DNA methylation is essential for embryo development. DNA methyltransferases (DNMTs) are a group of enzymes which catalyse methylation of CpG dinucleotides (5meC). Global DNA methylation levels are similar in the male and female pronucleus and then show little change up to the 8-cell stage of development. After compaction the inner cells show reduced 5meC levels relative to the outer cells and by the blastocyst stage the ICM is markedly hypomethylated compared to the trophectoderm 1. The expression patterns of DNMTs define 5meC levels within cells, yet there is considerable controversy in the literature about the levels and localization of DNMTs within the nucleus at various stages of development. We have found that conventional published fixation and staining methods for DNMTs give artefactual representations of expression. Stable staining of DNMTs in different stage embryos required an acid treatment step (4N HCl for 10 mins) to denatured chromatin prior to immunofluorescence staining. The results give a new unexpected stable pattern of expression summarised as: 1) nuclear expression of DNMT1 from 1-cell, 2-cell, 4-cell, 8-cell, morula and the trophectoderm, but not ICM cells; 2) nuclear expression of DNMT3A in 1-cell through to 8-cell, after which it is mostly lost; 3) nuclear expression of DNMT3B from 8-cell stage, and restricted to the outer cells and trophectoderm, but not present in ICM. The treatment with DNMT 3B morpholino oligonucleotides prevented its upregulation from the 8-cell stage and reduced the differential methylation of TE and ICM in blastocysts. These results show that DNMTs are masked in acid-sensitive manner and show. Differential methylation of the trophectoderm and ICM is caused by differential expression and nuclear localization of DNMT1 and DNMT3B in these lineages.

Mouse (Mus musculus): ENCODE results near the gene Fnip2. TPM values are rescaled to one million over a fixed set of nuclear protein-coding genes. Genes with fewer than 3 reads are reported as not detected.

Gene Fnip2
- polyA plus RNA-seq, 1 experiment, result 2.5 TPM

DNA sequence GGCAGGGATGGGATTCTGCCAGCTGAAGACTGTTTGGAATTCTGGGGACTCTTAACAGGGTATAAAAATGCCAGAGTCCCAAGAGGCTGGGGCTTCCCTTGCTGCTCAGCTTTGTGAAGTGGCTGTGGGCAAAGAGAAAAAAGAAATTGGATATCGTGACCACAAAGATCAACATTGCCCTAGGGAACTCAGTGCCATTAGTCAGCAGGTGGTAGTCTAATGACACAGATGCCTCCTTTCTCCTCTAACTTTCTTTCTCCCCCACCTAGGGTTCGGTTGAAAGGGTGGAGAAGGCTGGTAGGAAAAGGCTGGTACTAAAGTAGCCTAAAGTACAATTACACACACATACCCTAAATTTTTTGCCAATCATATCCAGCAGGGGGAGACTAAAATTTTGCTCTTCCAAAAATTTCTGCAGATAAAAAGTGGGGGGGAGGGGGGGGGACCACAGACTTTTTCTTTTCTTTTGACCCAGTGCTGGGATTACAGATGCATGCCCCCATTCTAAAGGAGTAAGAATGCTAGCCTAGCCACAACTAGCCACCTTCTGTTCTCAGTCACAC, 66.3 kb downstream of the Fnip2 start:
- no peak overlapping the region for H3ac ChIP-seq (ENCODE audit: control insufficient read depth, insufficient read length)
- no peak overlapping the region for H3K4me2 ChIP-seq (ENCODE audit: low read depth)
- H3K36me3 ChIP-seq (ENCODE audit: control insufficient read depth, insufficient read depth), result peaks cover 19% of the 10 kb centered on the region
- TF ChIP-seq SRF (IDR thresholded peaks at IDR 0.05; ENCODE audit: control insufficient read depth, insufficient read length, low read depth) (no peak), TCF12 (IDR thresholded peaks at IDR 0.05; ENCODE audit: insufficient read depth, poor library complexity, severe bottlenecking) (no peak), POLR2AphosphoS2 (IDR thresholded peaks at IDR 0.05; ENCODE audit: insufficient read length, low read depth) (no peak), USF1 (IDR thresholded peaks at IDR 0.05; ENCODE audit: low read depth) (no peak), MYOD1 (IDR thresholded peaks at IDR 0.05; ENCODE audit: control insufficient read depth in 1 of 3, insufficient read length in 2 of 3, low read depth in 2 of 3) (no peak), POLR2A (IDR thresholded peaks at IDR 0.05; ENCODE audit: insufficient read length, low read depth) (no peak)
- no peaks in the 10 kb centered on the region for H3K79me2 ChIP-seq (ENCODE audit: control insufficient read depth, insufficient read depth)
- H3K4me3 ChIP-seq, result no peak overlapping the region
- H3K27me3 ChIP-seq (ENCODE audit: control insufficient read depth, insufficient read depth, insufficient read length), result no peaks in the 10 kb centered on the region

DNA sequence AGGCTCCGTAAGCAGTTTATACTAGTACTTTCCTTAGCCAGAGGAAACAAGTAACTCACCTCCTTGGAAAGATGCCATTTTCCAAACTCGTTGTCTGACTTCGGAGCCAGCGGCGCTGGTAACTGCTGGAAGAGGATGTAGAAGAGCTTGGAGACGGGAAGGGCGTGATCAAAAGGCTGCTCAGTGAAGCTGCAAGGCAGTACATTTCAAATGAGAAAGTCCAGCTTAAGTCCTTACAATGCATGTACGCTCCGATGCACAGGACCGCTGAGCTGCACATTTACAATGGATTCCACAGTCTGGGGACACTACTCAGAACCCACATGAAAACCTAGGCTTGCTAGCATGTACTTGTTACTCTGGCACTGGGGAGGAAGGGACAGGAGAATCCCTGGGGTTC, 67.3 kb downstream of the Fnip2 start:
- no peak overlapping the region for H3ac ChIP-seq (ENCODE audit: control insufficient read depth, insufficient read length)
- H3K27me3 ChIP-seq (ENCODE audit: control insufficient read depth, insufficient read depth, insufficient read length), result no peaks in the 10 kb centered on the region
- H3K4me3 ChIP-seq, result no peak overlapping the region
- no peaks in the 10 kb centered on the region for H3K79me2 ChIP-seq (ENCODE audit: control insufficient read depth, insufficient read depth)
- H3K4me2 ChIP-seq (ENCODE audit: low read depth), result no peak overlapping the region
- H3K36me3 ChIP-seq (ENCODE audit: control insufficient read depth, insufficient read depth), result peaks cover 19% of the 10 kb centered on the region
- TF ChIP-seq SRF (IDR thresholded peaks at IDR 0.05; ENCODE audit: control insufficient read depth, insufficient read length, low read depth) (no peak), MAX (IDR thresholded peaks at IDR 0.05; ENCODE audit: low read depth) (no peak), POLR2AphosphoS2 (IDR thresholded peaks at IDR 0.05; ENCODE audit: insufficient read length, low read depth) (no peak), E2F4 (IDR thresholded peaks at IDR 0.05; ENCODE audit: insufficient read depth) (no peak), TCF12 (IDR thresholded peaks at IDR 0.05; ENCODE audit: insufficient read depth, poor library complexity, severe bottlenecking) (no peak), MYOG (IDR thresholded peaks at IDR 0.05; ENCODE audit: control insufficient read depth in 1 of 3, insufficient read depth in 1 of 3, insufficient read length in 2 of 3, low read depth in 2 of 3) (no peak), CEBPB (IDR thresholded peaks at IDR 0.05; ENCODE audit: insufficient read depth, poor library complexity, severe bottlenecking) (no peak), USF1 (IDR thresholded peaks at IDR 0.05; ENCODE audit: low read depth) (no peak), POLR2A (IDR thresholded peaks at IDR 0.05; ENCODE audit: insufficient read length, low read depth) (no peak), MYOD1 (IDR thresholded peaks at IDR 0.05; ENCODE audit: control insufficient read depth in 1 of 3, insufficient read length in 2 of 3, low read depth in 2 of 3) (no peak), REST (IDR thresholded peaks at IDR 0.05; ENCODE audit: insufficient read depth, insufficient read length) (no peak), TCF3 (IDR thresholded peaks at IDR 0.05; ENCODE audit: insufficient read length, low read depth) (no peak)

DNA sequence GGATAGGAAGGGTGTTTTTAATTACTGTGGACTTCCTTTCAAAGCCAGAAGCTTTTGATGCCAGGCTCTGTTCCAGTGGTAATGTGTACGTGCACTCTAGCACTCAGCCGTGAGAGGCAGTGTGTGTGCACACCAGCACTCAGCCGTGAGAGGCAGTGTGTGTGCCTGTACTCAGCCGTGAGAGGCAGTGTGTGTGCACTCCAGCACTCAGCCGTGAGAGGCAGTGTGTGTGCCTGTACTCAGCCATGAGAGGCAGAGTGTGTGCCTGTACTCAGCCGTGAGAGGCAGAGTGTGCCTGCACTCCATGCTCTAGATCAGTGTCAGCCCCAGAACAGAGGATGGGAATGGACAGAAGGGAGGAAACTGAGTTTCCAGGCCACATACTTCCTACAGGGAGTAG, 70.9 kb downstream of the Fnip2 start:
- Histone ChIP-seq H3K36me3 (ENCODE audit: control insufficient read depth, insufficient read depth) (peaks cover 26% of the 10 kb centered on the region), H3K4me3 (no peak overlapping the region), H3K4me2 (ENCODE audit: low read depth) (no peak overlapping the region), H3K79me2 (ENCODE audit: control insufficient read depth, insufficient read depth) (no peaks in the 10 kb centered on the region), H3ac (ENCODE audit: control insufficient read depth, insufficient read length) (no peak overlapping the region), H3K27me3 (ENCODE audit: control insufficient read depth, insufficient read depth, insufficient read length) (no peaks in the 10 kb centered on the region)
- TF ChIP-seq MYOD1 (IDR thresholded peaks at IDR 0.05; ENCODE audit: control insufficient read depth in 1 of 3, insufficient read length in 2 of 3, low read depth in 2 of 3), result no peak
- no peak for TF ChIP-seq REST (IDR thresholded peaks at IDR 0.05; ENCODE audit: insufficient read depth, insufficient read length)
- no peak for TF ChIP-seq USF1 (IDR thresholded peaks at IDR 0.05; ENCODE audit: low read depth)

1 Li, Y., Seah, M. K. Y. & O'Neill, C. Reproduction 151, 83-95, (2016).